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Ken Jimbo, Associate Professor, Faculty of Policy Management

Update: Mar. 10,2014

Learning the Conceptual Framework and Practice of International Security

Amidst the drastic changes to the contemporary security environment, students’ interest in foreign affairs and international security is on the rise.
In Prof. Jimbo's seminar class, close to twenty students press forward with research through multi-disciplinary approaches.

Associate Professor, Ken Jimbo and students

Over the span of nearly eight years since I joined the Faculty of Policy Management, the situation of international security across the globe has changed dramatically. When I first arrived, the focus of international relations was on the impact of 9/11, a renewed threat of international terrorism, and the following wars in Afghanistan and Iraq. Today we see new problems have surfaced, especially in northeast Asia, with the rise of China and instability in North Korea and challenges to areas such as marine, cyber, and space defense.

In our seminar, we take note of the conceptual framework in a policy-oriented approach to research of contemporary issues surrounding international security. Students in the seminar break off into groups to conduct month-long group work (joint research) based on common research themes. During Spring Semester 2013, research was presented on research themes such as "The U.S. Rebalance to East Asia," "Terrorism in India," "The Arab Spring and the Libyan Civil War," and "The Somalian Civil War and Construction of Peace."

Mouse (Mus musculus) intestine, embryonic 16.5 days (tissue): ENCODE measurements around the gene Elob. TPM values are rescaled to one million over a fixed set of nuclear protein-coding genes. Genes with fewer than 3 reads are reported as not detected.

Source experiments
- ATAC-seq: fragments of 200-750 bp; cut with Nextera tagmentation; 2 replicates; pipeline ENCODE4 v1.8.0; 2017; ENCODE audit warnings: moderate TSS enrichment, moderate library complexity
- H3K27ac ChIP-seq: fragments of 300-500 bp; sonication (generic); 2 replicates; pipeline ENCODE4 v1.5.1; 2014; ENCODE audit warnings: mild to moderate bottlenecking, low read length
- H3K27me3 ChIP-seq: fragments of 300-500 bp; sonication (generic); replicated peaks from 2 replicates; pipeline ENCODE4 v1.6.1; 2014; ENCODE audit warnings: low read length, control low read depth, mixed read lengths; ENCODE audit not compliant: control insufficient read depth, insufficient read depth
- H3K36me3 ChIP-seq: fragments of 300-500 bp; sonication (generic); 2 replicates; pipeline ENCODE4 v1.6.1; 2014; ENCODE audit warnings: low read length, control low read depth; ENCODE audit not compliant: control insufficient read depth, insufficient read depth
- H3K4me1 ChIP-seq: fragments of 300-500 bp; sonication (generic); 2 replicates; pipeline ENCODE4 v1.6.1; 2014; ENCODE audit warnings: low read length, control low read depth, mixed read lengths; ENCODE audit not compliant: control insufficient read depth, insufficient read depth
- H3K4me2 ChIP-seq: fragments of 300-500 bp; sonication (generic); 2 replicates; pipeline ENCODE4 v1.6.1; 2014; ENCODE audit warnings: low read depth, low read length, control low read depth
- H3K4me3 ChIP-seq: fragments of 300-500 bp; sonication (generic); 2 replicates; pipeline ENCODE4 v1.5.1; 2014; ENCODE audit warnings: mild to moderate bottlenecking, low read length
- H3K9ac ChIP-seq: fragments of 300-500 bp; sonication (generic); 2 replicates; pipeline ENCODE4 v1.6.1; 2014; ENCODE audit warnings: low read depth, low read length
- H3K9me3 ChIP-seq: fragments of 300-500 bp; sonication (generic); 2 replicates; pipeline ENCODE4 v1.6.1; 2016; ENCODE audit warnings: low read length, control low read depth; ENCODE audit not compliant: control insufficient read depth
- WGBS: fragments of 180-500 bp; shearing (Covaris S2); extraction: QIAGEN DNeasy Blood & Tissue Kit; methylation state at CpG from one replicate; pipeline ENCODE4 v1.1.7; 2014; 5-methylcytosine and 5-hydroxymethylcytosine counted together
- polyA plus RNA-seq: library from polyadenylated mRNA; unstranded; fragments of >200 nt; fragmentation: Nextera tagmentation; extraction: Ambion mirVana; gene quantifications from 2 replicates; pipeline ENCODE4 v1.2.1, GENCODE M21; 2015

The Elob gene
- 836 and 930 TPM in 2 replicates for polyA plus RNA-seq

One of the practical characteristics of this seminar is the implementation of "crisis simulation" to possible contemporary international crises. Students take on the roles of leaders and ministers to learn how to address issues through international negotiations. Last semester, we performed a four-hour long simulation over the Iranian nuclear issue, dividing students into teams of Iran, the U.S., Israel, Russia, the European Union, and China. Students are then required to grapple with writing final papers and their bachelor's theses based on their research plans.

In recent years, the seminar has taken on a distinctly cosmopolitan feel as more and more students of non-Japanese descent interact with Japanese students in the classroom. Through their conversations, I get the impression that students' perceptions of world affairs have started to hit closer to home. I believe we must remain dedicated to hard-edged research precisely because international security is an area where national interests and human lives are on the line.

Student’s Voices
Naoyuki Matsuda
Fourth-year, Faculty of Environment and Information Studies

What learning about "International Security" means now

In Prof. Jimbo's seminar, we students deepen our understanding of international security through individual research and group work. Research themes vary greatly, from regional conflict and bilateral relations to nuclear issues and terrorism, as each student is free to choose an area which interests them. We conduct group work on our research, and this comprises one of the major activities done in the first half of the semester. It can be grueling; it isn't uncommon for us to stay overnight at school, but the sense of achievement upon completion makes the whole task worthwhile.

Though concept of international security may change with the times, I believe that the knowledge and skills we acquire in Prof. Jinbo's seminar will always be relevant. Ideally, I would like to be able to look at our world squarely in the face, even as it changes in ten or twenty years' time.

*This article appeared in the 2013 autumn edition (No.280) of “Juku”.
*Position titles, etc., are those at the time of publishing.